Commentary Magazine


Topic: GOP presidential race

Romney’s Right Where He Needs to Be

A year ago, I could be counted among the vast majority of political observers who were prepared to tell you why Mitt Romney couldn’t win the Republican nomination. Today, in the aftermath of last night’s Texas Primary that allowed the former Massachusetts governor to gain a clear majority of delegates to the Republican convention, the nomination is securely and officially in his pocket. Why was I — along with a lot of other people — so wrong about Romney? There were many reasons, and more about that in a moment.

But the main point about the GOP nominee today is that after a difficult, long and bitter primary fight that was supposed to have left him weakened and with a well-funded incumbent president who is already launching brutal personal attacks on him with the eager assistance of most of the mainstream media, Romney is right where he needs to be. Though President Obama has some real advantages, the presidential race is a virtual dead heat. The economy, which is Romney’s strongest issue, is showing no signs of the sort of robust recovery that could guarantee the president’s re-election. The initial Democratic assaults on Romney’s business record (the Bain theme) and on the Republican Party in general (the faux “war on women”) have more or less flopped. A lot can happen in the next five months, but having weathered so many negative attacks from both sides of the political aisle in the last year, only the most starry-eyed Obama idolaters or the most hardened GOP pessimists could deny that Romney has, at worst, an even chance of being sworn in as the 45th president next January.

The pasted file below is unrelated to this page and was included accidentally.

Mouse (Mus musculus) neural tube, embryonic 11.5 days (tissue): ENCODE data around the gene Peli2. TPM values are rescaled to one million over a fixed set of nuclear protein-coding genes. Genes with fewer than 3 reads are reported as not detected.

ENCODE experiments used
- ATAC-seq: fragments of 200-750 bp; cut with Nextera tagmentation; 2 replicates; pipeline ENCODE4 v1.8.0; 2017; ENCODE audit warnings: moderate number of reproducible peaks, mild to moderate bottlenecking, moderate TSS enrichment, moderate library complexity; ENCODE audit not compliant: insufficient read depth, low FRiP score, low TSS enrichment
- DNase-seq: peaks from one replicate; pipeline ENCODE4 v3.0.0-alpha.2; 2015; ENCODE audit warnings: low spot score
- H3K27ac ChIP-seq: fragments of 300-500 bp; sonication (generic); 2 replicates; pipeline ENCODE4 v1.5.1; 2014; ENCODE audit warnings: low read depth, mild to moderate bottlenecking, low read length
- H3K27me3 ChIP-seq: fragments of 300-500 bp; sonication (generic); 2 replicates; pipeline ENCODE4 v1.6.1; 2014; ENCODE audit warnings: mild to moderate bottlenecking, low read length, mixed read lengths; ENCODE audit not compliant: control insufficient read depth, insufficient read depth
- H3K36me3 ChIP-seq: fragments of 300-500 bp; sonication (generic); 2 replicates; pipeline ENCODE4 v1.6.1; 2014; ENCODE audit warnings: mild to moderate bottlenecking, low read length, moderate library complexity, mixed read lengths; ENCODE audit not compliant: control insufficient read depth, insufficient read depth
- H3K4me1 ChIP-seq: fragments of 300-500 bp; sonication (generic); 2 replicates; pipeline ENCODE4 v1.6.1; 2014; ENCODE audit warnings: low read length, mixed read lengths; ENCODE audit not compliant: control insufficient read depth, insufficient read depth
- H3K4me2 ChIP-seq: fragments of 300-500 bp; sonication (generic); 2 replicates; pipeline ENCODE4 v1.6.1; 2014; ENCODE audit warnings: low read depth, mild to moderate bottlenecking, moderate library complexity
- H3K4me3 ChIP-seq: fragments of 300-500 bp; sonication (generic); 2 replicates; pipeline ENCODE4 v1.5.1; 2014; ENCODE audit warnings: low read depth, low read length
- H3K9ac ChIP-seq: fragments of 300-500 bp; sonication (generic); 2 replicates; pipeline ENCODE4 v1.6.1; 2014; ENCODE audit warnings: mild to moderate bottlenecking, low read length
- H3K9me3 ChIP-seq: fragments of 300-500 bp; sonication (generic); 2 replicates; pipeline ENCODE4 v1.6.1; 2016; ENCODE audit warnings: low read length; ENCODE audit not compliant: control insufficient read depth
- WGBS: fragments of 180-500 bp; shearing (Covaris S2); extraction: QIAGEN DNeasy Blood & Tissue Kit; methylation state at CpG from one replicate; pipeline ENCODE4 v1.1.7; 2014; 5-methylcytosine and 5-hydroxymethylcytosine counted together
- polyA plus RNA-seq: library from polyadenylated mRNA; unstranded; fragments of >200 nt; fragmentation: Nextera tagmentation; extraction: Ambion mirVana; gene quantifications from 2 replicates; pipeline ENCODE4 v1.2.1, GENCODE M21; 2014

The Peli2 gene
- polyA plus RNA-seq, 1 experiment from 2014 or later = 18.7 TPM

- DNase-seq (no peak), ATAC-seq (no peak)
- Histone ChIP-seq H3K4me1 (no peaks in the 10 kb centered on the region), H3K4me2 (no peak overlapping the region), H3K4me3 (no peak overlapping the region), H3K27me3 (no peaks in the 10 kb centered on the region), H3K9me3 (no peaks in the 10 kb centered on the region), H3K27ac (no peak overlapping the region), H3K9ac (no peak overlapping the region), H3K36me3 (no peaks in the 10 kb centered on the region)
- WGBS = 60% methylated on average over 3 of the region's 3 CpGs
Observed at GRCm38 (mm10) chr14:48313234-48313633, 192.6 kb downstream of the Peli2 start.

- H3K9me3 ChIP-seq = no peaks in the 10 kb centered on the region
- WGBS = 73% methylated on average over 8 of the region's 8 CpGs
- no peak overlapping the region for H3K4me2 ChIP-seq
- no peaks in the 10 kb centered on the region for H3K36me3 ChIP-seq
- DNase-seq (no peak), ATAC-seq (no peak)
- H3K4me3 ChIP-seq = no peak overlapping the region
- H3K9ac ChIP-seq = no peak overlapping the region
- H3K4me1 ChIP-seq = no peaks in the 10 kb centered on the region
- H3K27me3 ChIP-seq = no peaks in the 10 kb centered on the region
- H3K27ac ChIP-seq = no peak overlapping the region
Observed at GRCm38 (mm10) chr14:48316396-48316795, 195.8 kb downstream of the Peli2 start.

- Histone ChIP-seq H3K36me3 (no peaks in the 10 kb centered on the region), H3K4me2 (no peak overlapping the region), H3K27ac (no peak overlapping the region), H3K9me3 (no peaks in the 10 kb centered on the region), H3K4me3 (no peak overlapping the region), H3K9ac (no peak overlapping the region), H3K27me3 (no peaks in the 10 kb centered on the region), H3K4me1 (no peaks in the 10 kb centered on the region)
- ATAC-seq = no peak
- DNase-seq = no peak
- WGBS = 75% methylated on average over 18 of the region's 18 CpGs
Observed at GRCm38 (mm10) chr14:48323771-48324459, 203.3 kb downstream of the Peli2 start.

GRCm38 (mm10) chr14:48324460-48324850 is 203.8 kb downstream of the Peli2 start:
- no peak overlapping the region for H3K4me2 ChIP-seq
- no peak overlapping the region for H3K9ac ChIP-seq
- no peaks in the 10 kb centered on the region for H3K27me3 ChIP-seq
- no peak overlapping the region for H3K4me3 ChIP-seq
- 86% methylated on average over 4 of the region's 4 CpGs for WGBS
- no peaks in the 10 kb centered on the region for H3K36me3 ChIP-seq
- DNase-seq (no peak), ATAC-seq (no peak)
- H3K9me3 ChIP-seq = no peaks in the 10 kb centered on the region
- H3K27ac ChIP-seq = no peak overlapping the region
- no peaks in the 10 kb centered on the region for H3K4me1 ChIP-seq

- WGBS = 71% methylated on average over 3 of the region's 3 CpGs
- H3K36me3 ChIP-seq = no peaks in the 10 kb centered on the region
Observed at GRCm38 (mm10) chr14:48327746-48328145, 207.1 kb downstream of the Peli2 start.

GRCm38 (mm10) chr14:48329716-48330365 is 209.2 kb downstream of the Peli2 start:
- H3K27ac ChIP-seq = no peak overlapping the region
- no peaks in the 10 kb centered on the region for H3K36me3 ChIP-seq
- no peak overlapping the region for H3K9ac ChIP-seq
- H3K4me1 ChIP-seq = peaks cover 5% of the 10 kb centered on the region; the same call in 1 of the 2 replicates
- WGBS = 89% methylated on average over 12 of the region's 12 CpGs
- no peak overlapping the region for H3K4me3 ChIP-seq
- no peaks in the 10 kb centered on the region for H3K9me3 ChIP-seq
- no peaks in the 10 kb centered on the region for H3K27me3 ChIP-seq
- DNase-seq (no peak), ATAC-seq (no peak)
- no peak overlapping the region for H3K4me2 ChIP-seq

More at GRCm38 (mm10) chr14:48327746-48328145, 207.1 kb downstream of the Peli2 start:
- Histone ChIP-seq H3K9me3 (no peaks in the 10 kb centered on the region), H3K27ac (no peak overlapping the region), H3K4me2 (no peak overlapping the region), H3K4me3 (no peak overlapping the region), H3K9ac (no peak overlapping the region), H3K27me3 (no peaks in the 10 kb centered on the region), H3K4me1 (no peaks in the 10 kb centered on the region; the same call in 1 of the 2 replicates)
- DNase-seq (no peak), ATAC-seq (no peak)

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A year ago, I could be counted among the vast majority of political observers who were prepared to tell you why Mitt Romney couldn’t win the Republican nomination. Today, in the aftermath of last night’s Texas Primary that allowed the former Massachusetts governor to gain a clear majority of delegates to the Republican convention, the nomination is securely and officially in his pocket. Why was I — along with a lot of other people — so wrong about Romney? There were many reasons, and more about that in a moment.

But the main point about the GOP nominee today is that after a difficult, long and bitter primary fight that was supposed to have left him weakened and with a well-funded incumbent president who is already launching brutal personal attacks on him with the eager assistance of most of the mainstream media, Romney is right where he needs to be. Though President Obama has some real advantages, the presidential race is a virtual dead heat. The economy, which is Romney’s strongest issue, is showing no signs of the sort of robust recovery that could guarantee the president’s re-election. The initial Democratic assaults on Romney’s business record (the Bain theme) and on the Republican Party in general (the faux “war on women”) have more or less flopped. A lot can happen in the next five months, but having weathered so many negative attacks from both sides of the political aisle in the last year, only the most starry-eyed Obama idolaters or the most hardened GOP pessimists could deny that Romney has, at worst, an even chance of being sworn in as the 45th president next January.